IQALUIT, Nunavut — Nunavut is to start lifting a two-week lockdown on Wednesday as more people infected with COVID-19 recover. The lockdown that shuttered all schools and non-essential businesses was put in place on Nov. 18 to curb the spread of the novel coronavirus that first appeared in the territory early this month.Dr. Michael Patterson, the territory's chief public health officer, said Monday that 73 people had recovered from COVID-19 and 108 cases remained active. There were also four new cases, bringing Nunavut's total to 181.No one who contracted COVID-19 in Nunavut has been hospitalized. Patterson said that's partly because more than half of the infections have been in residents under the age of 40.Only Arviat, which had 86 active cases, will remain in lockdown for at least another two weeks, said Paterson. Travel to the community will still be restricted."Until we can be absolutely certain that there is no community transmission of COVID-19 in Arviat, restrictions will remain in effect for that community," Patterson told a news conference. Arviat is experiencing "an infectious disease outbreak in crowded housing," so cases might continue to rise for a bit longer, he added."There is a chance that it will continue to spread for a little bit even within the houses that we've identified." There were still eight active cases in Rankin Inlet and 14 in Whale Cove, but Patterson said there has been no community transmission in either community, so restrictions can be eased. "We've identified all the houses that have cases of COVID-19 and all recent transmission in those two communities has been related to the people living in those houses," he said. "The risk of it spreading elsewhere is small and less than the harms associated with the very strict measures that are in place."Arviat, Rankin Inlet and Whale Cove are all coastal communities in the Kivalliq region on the western edge of Hudson Bay and have borne the brunt of the outbreak.Schools will be allowed to open in both Rankin Inlet and Whale Cove, but elementary school students will attend three days a week and high school students will attend two days weekly on staggered schedules. Government offices and all businesses will be allowed to open, but physical distancing will have to be maintained.Travel to and from Whale Cove and Rankin Inlet will also be allowed starting Wednesday, but Patterson said his office still strongly advises against non-essential travel.Outdoor gatherings in the two communities will be restricted to 50 people, while gatherings in homes will have to stick to household members plus 10 others. Arenas have to remain closed, as well as hair salons and barber shops. Restaurants can only be open for takeout. Gyms will only be able to offer space for solo workouts.In communities with no COVID-19 cases, students will attend school two to three days a week on staggered schedules.Restaurants will be allowed to open at half capacity. Businesses will be able to operate as long as people maintain physical distancing. Outdoor gatherings will be restricted to 50 people and gatherings in homes will be limited to the household plus 15 people. Arenas and personal services will also be able to resume.Patterson warned that if another outbreak were to occur, restrictions would be reintroduced. This report by The Canadian Press was first published Nov. 30, 2020.Emma Tranter, The Canadian Press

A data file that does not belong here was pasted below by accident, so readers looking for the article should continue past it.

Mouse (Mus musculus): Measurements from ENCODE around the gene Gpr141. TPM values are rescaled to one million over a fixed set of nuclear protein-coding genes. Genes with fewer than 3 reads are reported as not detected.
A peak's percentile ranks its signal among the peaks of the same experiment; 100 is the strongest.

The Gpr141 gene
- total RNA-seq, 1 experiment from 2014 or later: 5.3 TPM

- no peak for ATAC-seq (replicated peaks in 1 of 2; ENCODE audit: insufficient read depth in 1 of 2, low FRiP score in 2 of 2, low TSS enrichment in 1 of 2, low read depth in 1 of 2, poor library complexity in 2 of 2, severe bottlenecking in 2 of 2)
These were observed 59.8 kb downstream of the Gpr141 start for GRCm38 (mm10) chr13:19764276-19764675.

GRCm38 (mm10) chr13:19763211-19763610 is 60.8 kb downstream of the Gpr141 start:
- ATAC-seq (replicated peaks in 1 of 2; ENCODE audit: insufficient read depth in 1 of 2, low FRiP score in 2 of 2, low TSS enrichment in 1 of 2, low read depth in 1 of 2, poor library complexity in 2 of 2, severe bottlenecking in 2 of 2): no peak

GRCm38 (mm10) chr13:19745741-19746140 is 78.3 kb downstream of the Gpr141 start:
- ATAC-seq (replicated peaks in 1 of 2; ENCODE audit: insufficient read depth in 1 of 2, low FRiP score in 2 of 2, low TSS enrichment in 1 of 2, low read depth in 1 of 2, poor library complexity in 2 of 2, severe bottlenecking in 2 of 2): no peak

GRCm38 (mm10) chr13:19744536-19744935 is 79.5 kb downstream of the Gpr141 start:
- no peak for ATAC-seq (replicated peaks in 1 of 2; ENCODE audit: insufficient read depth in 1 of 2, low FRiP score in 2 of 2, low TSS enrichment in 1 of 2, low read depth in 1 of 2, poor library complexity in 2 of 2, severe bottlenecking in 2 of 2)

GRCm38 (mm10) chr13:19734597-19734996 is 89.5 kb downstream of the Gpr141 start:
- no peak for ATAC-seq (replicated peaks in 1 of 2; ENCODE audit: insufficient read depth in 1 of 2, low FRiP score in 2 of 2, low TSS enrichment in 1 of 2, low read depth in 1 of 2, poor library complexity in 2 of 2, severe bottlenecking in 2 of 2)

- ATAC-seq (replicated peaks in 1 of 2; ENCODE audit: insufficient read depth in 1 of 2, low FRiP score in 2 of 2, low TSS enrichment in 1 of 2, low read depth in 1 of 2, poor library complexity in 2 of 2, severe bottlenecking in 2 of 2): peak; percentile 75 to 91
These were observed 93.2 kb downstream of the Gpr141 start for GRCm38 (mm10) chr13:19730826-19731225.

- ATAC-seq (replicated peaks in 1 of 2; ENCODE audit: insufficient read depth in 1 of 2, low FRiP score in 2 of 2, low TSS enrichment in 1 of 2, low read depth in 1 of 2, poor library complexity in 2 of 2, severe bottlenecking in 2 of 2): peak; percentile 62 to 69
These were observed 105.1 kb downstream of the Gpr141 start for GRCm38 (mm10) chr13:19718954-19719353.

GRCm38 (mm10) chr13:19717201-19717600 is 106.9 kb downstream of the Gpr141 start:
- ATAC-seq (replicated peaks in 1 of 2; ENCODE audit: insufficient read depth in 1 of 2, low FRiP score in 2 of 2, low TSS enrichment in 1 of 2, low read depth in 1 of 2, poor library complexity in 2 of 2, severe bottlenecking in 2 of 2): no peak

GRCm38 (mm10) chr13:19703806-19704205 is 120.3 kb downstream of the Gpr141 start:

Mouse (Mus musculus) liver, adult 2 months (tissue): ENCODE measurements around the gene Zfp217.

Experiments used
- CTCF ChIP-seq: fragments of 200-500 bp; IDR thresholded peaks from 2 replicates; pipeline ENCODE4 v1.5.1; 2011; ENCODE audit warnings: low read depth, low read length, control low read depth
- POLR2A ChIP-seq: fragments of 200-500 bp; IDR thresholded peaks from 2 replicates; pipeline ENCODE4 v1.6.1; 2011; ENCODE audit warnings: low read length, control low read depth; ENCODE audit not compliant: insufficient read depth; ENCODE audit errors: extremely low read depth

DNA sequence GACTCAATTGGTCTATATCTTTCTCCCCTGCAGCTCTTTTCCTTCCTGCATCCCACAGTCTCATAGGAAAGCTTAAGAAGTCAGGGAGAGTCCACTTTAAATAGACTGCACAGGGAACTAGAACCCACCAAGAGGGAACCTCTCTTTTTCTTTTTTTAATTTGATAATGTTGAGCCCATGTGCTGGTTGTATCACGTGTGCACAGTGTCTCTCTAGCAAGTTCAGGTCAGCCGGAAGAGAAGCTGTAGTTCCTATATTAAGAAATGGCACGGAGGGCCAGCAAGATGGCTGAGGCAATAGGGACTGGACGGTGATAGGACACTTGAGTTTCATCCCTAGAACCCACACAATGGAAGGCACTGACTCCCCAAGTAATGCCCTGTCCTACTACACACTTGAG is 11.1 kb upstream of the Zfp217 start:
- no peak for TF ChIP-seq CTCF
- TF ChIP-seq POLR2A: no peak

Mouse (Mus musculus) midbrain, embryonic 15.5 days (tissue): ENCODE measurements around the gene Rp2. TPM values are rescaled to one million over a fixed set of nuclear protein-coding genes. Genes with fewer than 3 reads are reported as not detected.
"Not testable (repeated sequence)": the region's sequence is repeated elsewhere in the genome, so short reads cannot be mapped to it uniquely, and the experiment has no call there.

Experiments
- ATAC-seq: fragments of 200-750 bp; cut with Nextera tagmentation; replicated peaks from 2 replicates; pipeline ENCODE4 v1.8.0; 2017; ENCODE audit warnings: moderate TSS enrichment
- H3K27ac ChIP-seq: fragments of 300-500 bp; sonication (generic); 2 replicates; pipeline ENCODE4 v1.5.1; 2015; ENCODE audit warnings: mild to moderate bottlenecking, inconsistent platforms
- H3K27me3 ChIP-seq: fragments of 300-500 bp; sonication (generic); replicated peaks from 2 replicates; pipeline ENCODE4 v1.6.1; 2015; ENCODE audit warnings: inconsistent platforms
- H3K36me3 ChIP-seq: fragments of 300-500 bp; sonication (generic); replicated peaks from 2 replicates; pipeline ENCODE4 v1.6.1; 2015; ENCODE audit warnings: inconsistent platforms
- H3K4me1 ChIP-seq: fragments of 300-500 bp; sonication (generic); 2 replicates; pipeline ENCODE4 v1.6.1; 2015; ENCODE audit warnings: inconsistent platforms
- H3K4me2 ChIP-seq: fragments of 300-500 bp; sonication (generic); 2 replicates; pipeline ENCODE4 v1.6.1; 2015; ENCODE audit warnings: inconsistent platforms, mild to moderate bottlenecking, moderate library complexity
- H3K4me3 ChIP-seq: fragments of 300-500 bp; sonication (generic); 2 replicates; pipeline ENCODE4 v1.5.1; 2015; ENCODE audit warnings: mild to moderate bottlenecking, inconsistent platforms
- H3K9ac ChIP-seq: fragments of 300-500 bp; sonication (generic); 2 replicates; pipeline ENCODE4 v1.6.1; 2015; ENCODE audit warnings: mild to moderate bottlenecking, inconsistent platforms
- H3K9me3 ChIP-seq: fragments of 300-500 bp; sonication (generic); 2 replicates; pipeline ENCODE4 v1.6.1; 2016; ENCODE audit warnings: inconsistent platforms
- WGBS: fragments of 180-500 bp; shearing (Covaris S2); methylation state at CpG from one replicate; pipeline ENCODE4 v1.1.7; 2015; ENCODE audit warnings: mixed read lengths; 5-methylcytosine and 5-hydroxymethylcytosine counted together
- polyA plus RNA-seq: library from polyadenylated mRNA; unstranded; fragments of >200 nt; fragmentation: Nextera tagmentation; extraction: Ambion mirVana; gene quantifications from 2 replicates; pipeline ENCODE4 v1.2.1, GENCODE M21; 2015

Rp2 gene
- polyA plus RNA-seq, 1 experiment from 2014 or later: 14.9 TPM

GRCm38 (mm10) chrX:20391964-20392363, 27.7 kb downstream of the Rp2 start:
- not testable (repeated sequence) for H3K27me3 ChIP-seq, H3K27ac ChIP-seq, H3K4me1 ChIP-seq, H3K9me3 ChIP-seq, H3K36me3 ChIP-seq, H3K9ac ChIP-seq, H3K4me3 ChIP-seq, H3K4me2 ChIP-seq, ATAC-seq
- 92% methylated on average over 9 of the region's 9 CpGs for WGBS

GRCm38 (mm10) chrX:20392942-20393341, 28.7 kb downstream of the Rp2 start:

Several Indigenous Canadians have been awarded the country’s highest civilian honours in the latest round of appointments. On Nov. 27, Gov. Gen. Julie Payette announced 114 new appointments to the Order of Canada. Indigenous appointees include Tom Jackson and Doreen Spence of Calgary, Alta., Thomas King of Guelph, Ont., Chief Darcy Bear of Whitecap Dakota First Nation, Sask. and Harvey Andrew McCue (Waubageshig) of Ottawa, Ont. There are three levels —Companion, Officer and Member —within the Order of Canada recognizing a lifetime of outstanding achievement and merit of the highest degrees, especially in service to Canada or humanity at large, noted the Office of the Governor-General. Jackson was born on the One Arrow Reserve near the South Saskatchewan River northeast of Saskatoon, Sask. He has led a prolific career as an actor and singer, and over the years, has supported underprivileged Canadians through his philanthropic initiatives. Previously an officer of the Order of Canada in 2000, Jackson has been promoted, companion. King has also been promoted within the Order of Canada from officer to companion. He self-identifies as being of Cherokee and Greek ancestry and is one of North America’s most acclaimed literary figures. Spence, a well-respected Cree elder advocating for peace and Indigenous people’s human rights, has been appointed officer. Bear and McCue have both been appointed members. Numerous economic and social development opportunities have resulted under Bear’s leadership as chief of the Whitecap Dakota First Nation near Saskatoon, Sask. McCue is being recognized for his contributions to the “health and well-being of Indigenous youth in Canada and his influential leadership education.” The Order of Canada was created in 1967. Recipients will be invited to accept their insignia —an iconic snowflake of six points— at a future ceremony.Rebecca Dyok, Local Journalism Initiative Reporter, The Williams Lake Tribune